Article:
DETROIT, MI — U.S. District judge Bernard Freidman ruled at 5:00 PM on Friday that Michigan’s gay marriage ban is unconstitutional, prohibiting the state of Michigan from continuing to enforce the Michigan Marriage Amendment.
Meanwhile, nationwide, many members of the LGBT community are rejoicing. Especially those in Michigan, such as myself.
My fiance’ and I were only two out of the hundreds of individuals who rallied outside the Washtenaw County Courthouse in Ann Arbor on October 16th, 2013 in the hopes that the same sex marriage ban would have been overturned then. To our dismay, it was not.
Countless members of the LGBT community left the courthouse in tears. It was a sad thing to experience. Especially when watching elderly couples emerging from the court house holding hands and crying on each other’s shoulders. It became obvious to me that this ruling on marriage might possibly be even more important for our older generation of LGBT couples, after all, they are running out of time when it comes to being able to marry the ones they love. The unfortunate truth is, they might not see the day where gay marriage becomes legal. Most likely, my generation will.
Caitlen, my fiance’ and I, were one of several couples who were given a number that the state would have to uphold come February (now March) allowing us to obtain a marriage license if the judge ruled against the ban. It looks like now, might be our chance!
Though it is sad that we have to fight so hard for basic human rights and be told to “pick a number” for something as simple as getting married to the one we love, it is nice to see that the LGBT community is making progress, slowly but surely in the fight for equal marriage rights for same sex couples, let alone in my home state, Michigan.
So far, there is no indication that the judge will suspend his decision. According to Fox News, “Attorney General Bill Schuette said he was immediately filing a request with a federal appeals court to suspend Friedman’s decision and prevent same sex couples from immediately marrying”.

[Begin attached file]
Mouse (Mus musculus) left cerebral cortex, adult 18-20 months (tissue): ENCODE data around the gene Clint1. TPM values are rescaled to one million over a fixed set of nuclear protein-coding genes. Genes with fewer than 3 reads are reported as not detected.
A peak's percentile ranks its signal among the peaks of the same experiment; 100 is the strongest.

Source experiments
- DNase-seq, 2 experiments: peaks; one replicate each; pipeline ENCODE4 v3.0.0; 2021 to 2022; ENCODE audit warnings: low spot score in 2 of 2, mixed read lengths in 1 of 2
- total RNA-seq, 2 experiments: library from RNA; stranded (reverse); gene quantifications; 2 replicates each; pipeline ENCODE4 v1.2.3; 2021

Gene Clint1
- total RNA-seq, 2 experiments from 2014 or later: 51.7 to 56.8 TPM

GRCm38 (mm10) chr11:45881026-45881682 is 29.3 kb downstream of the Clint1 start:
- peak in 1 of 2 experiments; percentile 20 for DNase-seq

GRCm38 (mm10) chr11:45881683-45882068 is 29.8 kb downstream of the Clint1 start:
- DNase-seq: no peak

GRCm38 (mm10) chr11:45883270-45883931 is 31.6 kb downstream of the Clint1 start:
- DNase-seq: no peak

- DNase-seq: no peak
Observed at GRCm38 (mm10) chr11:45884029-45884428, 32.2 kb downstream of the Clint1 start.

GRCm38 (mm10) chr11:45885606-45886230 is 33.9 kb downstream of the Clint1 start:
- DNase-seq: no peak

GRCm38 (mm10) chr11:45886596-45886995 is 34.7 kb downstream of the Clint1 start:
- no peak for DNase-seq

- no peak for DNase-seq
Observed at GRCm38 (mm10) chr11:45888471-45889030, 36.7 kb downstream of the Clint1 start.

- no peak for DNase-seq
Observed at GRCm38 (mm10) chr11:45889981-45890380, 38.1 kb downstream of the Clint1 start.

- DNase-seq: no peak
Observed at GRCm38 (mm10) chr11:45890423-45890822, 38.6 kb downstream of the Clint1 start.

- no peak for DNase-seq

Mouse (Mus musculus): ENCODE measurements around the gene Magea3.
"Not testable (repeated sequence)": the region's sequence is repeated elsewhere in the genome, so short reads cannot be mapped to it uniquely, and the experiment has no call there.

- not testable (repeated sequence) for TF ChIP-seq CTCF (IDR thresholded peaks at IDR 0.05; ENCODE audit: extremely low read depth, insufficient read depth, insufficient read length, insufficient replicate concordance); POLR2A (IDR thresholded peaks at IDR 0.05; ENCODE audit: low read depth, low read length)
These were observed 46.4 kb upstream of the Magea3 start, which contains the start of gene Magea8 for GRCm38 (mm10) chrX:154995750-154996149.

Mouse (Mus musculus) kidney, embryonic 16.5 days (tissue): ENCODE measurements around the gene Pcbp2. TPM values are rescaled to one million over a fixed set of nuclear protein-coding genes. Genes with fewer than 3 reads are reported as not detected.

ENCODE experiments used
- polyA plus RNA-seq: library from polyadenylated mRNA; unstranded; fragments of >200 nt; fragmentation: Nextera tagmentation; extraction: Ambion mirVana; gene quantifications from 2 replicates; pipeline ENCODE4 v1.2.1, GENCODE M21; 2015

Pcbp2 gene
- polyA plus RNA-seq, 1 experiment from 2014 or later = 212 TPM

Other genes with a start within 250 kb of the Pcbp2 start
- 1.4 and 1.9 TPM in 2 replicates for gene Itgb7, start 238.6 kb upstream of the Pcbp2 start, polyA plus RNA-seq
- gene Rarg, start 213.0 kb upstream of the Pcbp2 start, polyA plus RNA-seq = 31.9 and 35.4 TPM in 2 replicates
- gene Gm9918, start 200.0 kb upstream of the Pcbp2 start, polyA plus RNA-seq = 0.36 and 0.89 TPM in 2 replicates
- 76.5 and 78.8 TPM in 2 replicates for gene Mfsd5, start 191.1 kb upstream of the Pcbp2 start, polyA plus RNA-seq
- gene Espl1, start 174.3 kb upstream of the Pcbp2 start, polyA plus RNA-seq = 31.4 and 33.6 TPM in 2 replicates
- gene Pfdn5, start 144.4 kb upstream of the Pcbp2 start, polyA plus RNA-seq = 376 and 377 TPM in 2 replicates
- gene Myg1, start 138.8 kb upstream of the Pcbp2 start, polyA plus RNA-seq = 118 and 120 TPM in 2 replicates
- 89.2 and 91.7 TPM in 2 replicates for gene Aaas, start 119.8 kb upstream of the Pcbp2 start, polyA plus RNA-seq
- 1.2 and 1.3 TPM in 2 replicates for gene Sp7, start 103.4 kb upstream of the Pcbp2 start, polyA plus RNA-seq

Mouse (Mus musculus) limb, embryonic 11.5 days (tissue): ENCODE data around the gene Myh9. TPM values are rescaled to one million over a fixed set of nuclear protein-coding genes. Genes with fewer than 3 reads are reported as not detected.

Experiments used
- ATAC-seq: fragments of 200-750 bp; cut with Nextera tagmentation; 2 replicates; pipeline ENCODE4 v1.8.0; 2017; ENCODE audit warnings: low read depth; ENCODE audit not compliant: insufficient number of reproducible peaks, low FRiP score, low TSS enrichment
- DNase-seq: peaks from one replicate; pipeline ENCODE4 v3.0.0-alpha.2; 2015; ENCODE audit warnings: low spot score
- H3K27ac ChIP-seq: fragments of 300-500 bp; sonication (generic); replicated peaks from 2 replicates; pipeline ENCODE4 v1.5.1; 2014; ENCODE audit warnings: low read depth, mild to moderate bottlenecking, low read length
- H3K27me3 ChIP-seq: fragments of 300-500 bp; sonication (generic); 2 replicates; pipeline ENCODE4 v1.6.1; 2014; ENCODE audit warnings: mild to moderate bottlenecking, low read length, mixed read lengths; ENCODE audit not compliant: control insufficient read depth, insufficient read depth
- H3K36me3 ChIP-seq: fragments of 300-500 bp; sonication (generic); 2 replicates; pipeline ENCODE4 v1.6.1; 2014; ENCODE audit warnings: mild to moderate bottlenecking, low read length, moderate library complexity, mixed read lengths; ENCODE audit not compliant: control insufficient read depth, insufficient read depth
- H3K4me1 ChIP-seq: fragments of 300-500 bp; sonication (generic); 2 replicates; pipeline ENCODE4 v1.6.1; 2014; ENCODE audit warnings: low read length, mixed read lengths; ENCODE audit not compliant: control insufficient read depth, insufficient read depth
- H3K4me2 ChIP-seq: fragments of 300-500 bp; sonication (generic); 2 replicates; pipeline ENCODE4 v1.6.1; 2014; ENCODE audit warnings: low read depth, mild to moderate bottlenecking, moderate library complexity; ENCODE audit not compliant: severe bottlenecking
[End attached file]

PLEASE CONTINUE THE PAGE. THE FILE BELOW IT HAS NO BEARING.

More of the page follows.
Since Friedman’s decision was released shortly after 5:00 PM, when most county clerk offices in MI are closed, there wasn’t much any of us could do, as far as getting hitched is concerned. (Clerks are the ones who issue marriage licenses). However, I am curious to see what will happen next, especially since we are number 66 in line for a marriage license! Engaged this week…legally married the next? I guess we’ll just have to wait and see.
The ruling on the Michigan Marriage Ban comes more than two years after plaintiffs Jayne Rowse and April DeBoer (both nurses from Hazel Park) filed a lawsuit against the state of MI over being prohibited from jointly adopting their three children with special needs. The couple feared that if one parent were to die, the other might not get custody of all three children without a legal marriage in Michigan.
Currently, Rowse has adopted their two sons, Jacob and Nolan, while DeBoer has adopted daughter, Ryanne.
In 2012, Judge Friedman advised the couple that their chances of winning the case would be better if they challenged the state’s gay marriage ban, rather than just adoption laws. With that, they expanded their lawsuit to do so, quickly putting them under the national spotlight.
The judge denied requests last year to dismiss the lawsuit saying the couple “deserve their day in court”.
Rowse and DeBoer were given nine days in court that concluded two weeks ago. The court case has caused quite the crowd of supporters and protestors, rallying outside the courthouse for two weeks.
“It’s unbelievable,” DeBoer said on television. “We got our day in court. We won.” (Fox News)
What is extremely surprising to me about this case is the fact that the couple didn’t have to testify. According to Fox News the trial had nothing to do with their relationship and an attorney for the state even told the judge that the lesbian couple are great parents.
Experts testifying for the couple stressed that there are no differences between the children of same-sex couples, and the children raised by a man and a woman. (As if we didn’t already know this).
Overall, I’m just pleased that the state of Michigan, which I have always viewed as being quite closed-minded, is beginning to look a little brighter for those of us just asking for the same basic human rights that heterosexual couples are afforded.
All we are asking for is equal rights…no more, no less, and damn it! It looks like we just might get it!